The Henry Doorly Zoo & Aquarium has accelerated a project that will create a children’s splash park, set to open early this summer.
Alaskan Adventure, as it’s being called, broke ground recently at a vacant site occupied by camels two years ago, across from Durham’s Bear Canyon. The project was initially planned for a year or more into the future as part of the zoo’s Coastal Shores project — a smaller region-themed exhibit along the same lines as the African Grasslands — but donor interest caused it to be moved up.
Alaskan Adventure will act as both a splash-ground play area and a water feature for the zoo. The exhibit, which will be free with zoo admission, will include more than 75 bronze sculptures, many of which will have built-in water features that mimic actions that the animals make in the wild.
“They will appear as though the animals are dragging water with them,” said Dennis Pate, zoo CEO and executive director. “So if an orca is porpoising, he would be pushing the water in front of him as he’s doing that. We’ve used nozzles to simulate that water action.
“When a humpback whale comes up out of the water, he drags a certain amount of water with him, and that certain amount rolls off his flippers. We’re going to simulate that with computerized nozzles.”
At the center of Alaskan Adventure will be an 18-foot sculpture of a humpback whale. It was sculpted by Omaha artist Matthew Placzek, who has created pieces for the zoo before and is known for his sculptures in several hospitals and public places in Omaha and Council Bluffs, including the “Labor” monument on the Omaha riverfront.
Placzek also made 30 jumping salmon, 25 puffins, 15 sea lions, three orcas and three brown bears for the Alaska-themed exhibit, which will have a soft, rubbery material paving the play area. Surrounding the exhibit are spruce trees and other flora familiar to an Alaskan landscape. Some of those trees have already been planted near Red Barn Park.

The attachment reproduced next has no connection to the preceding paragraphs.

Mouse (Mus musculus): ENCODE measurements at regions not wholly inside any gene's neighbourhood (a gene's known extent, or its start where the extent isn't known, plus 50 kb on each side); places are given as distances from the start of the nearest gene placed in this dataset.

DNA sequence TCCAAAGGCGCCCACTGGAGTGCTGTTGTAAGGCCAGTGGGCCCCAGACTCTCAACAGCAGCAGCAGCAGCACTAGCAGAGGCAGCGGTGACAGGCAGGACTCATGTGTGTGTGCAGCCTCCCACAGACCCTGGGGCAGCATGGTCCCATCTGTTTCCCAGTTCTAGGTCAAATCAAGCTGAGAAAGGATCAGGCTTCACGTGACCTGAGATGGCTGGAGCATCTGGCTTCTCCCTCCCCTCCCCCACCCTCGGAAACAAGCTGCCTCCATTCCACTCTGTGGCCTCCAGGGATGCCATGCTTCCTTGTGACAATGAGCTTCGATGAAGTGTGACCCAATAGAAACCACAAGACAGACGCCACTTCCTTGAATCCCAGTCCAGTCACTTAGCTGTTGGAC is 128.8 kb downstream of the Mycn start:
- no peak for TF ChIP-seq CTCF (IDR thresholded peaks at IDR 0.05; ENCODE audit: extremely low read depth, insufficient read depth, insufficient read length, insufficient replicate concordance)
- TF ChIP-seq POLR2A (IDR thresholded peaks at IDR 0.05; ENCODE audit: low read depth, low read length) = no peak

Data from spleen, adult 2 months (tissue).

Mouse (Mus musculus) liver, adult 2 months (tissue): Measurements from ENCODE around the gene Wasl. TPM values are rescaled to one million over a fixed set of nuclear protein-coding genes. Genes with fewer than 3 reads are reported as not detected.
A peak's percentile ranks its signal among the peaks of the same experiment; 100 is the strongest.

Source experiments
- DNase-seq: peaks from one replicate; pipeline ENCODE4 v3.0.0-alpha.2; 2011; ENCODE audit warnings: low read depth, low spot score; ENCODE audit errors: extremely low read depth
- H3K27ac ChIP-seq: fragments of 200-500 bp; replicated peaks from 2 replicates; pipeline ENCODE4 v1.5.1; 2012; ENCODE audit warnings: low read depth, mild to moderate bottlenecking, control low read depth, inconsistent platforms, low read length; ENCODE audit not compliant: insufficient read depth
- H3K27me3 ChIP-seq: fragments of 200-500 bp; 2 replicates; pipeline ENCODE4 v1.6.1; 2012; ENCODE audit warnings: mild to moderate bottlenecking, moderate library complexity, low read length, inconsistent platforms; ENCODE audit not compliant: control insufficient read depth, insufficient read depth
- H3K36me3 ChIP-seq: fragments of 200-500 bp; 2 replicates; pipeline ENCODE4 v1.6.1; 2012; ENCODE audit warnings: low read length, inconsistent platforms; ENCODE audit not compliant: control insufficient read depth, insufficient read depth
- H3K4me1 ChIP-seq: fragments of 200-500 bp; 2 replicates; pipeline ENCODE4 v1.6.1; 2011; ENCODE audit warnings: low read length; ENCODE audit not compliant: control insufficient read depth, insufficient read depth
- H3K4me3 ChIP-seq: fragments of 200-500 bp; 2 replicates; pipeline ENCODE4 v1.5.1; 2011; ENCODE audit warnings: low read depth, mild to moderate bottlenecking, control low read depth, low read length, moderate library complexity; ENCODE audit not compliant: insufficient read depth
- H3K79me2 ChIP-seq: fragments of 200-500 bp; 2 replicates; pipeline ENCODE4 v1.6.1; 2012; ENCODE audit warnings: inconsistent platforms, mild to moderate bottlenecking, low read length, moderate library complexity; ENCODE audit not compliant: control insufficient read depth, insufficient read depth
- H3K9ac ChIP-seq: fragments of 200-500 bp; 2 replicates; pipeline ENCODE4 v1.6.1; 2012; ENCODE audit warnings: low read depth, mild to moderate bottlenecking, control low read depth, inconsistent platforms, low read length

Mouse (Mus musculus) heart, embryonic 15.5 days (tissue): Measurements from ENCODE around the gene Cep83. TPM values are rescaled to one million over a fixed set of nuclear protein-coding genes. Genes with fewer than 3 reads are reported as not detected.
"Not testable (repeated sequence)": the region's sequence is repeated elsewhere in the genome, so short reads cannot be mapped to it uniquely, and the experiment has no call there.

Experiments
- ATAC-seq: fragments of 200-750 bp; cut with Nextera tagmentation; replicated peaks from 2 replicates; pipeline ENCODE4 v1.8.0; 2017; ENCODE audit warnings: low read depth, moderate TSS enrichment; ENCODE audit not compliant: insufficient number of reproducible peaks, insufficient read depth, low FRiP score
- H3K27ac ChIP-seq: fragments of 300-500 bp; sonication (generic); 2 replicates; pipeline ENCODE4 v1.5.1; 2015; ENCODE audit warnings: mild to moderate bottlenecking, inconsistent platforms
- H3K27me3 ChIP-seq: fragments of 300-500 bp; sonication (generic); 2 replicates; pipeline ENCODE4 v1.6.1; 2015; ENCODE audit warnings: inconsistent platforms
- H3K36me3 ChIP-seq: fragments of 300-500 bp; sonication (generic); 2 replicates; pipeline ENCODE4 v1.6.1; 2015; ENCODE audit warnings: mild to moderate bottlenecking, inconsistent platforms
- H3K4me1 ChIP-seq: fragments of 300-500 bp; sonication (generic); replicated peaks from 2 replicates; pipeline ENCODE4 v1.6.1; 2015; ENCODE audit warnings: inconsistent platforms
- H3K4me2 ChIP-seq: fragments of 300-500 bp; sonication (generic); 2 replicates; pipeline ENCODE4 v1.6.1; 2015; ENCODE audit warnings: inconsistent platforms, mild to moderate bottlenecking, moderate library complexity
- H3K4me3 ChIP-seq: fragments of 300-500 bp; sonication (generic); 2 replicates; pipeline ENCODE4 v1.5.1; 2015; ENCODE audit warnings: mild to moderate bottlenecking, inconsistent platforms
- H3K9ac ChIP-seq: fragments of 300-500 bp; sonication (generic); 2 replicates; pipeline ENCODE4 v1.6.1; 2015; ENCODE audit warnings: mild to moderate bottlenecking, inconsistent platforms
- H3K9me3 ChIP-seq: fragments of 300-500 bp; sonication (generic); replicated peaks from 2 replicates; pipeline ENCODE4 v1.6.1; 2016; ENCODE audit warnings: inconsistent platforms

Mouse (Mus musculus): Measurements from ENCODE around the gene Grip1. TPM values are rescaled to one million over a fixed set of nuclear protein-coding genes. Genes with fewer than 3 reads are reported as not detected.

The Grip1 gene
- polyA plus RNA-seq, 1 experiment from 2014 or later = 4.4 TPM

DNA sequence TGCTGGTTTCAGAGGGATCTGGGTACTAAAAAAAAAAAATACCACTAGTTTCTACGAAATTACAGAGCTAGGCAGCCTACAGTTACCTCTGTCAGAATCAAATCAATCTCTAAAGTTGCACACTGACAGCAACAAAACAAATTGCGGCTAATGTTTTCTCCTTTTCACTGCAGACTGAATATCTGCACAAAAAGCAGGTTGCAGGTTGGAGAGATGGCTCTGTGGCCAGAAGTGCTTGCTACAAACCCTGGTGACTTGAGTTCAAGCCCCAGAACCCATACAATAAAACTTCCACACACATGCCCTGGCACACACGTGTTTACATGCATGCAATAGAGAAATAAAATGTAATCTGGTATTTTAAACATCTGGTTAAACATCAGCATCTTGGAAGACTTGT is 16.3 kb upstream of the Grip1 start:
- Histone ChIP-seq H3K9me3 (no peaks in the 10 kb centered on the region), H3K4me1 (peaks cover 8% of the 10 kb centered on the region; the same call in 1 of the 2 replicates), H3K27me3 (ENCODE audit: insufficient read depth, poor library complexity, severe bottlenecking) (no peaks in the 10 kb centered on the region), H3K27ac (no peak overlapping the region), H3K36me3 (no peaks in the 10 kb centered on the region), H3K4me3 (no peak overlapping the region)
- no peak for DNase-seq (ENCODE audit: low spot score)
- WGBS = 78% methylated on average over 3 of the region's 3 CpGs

“(The exhibit) is a way to introduce kids to animals from Alaska at a very early age in a way that they wouldn’t otherwise be able to do it,” Pate said. The zoo doesn’t plan to have a humpback whale anytime soon, so this is the next best thing.
Despite the Alaskan theme, Pate said the water would not have an Alaskan temperature.
In the completed exhibit, parents will be able to watch their children from dry rock formations, some of which are already complete in the tent-covered construction site. Then, when they’re all done, they can head into a changing area to dry up for the ride home.
The project will cost the zoo $14 million. Funding for the project came from private donors, though the zoo said it is still raising money for Alaskan Adventure on its foundation’s website. A stone donor wall will list the names of contributors.
According to the zoo’s master plan, the initial design for the park called for 12,000 square feet of space, plus a few thousand more for changing rooms, seating and other facilities. Pate said the final form of the project is close to that size.
The splash zone will be a standalone project, Pate said. The other elements of Coastal Shores — including planned new exhibits for polar bears and sea lions — will come later.